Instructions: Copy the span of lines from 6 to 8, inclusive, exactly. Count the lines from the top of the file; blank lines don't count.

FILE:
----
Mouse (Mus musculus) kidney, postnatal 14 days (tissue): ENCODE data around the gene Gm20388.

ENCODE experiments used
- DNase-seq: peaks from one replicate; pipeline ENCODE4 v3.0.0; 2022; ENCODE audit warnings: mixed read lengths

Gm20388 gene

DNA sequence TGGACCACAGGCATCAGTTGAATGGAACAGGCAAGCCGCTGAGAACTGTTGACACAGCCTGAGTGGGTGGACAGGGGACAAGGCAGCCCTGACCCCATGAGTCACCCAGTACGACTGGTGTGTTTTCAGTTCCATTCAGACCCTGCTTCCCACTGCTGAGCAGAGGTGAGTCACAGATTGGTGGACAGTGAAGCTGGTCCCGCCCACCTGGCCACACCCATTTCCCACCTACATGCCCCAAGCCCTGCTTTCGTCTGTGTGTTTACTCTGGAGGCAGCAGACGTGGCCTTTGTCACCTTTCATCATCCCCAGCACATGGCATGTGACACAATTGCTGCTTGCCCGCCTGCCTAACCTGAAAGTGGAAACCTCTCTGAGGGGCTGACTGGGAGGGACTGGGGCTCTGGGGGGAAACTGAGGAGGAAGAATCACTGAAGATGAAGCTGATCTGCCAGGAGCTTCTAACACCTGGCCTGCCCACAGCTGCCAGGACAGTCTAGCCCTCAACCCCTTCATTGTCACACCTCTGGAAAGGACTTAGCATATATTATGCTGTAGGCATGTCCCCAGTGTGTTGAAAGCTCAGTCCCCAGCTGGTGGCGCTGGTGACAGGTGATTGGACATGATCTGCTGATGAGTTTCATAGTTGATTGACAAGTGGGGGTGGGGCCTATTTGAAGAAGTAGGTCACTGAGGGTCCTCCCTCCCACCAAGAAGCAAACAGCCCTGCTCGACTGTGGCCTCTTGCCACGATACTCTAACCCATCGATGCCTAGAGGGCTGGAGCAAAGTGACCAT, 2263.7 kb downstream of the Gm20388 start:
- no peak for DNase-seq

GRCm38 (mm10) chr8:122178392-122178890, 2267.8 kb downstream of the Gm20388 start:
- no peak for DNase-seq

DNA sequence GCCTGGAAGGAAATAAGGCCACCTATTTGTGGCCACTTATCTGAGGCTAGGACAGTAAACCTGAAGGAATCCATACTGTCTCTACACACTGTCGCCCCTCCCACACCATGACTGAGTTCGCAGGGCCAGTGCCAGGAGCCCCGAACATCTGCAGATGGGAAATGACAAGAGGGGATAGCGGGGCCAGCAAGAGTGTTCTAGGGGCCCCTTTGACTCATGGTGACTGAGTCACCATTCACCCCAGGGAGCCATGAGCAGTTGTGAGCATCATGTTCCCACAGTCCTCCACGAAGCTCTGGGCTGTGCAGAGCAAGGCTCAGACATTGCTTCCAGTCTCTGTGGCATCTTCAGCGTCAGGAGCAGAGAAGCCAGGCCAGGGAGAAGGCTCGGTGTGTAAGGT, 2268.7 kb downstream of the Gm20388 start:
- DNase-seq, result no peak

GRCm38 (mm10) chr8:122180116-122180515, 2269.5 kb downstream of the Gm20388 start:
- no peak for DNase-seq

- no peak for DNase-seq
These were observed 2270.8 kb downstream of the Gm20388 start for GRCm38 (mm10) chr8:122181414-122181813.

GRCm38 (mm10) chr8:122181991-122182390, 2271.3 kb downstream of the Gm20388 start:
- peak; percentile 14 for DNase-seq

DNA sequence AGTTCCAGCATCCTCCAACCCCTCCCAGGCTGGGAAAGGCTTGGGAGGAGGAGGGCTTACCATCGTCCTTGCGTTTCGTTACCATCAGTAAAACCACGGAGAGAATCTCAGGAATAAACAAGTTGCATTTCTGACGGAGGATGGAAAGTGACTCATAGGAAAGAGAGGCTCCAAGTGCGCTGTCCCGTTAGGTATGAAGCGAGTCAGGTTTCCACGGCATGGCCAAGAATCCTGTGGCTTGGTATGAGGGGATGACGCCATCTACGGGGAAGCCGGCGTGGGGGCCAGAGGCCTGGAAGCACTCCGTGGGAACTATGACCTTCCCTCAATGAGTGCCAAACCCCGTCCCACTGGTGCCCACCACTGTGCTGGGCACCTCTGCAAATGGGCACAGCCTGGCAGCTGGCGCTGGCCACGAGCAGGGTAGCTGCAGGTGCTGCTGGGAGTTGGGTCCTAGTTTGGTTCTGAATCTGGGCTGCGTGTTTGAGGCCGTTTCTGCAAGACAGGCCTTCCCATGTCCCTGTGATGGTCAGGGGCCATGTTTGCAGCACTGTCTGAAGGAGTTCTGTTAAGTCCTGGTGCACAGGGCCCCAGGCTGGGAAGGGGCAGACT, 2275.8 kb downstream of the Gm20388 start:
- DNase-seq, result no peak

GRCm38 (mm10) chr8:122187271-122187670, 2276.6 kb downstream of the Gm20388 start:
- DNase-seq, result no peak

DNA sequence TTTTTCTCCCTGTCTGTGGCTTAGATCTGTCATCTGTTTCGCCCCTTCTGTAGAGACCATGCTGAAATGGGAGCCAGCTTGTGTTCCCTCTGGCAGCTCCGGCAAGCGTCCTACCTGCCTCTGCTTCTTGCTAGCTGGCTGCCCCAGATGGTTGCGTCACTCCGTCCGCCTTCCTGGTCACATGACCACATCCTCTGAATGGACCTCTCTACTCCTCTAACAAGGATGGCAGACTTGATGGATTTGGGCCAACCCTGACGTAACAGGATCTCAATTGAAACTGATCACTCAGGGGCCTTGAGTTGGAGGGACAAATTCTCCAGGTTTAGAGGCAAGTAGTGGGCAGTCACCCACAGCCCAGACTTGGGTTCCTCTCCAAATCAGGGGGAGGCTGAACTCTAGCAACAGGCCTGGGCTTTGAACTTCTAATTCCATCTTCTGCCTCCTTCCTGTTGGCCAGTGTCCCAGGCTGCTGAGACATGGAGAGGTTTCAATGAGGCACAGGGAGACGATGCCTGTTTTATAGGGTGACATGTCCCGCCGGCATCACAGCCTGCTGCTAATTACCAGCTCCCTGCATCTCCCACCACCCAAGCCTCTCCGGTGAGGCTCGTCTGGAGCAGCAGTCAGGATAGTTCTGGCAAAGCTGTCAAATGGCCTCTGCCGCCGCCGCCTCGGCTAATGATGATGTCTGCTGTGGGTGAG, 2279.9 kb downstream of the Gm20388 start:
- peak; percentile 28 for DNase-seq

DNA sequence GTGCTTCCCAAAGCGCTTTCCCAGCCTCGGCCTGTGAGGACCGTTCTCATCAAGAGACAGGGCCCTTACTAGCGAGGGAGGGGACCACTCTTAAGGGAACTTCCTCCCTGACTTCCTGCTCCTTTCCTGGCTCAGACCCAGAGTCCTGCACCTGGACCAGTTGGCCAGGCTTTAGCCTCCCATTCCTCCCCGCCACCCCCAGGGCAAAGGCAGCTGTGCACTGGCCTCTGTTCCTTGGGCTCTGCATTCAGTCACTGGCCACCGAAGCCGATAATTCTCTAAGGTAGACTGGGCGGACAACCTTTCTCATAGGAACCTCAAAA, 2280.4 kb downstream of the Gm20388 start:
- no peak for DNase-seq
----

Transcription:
- no peak for DNase-seq

GRCm38 (mm10) chr8:122178392-122178890, 2267.8 kb downstream of the Gm20388 start:
- no peak for DNase-seq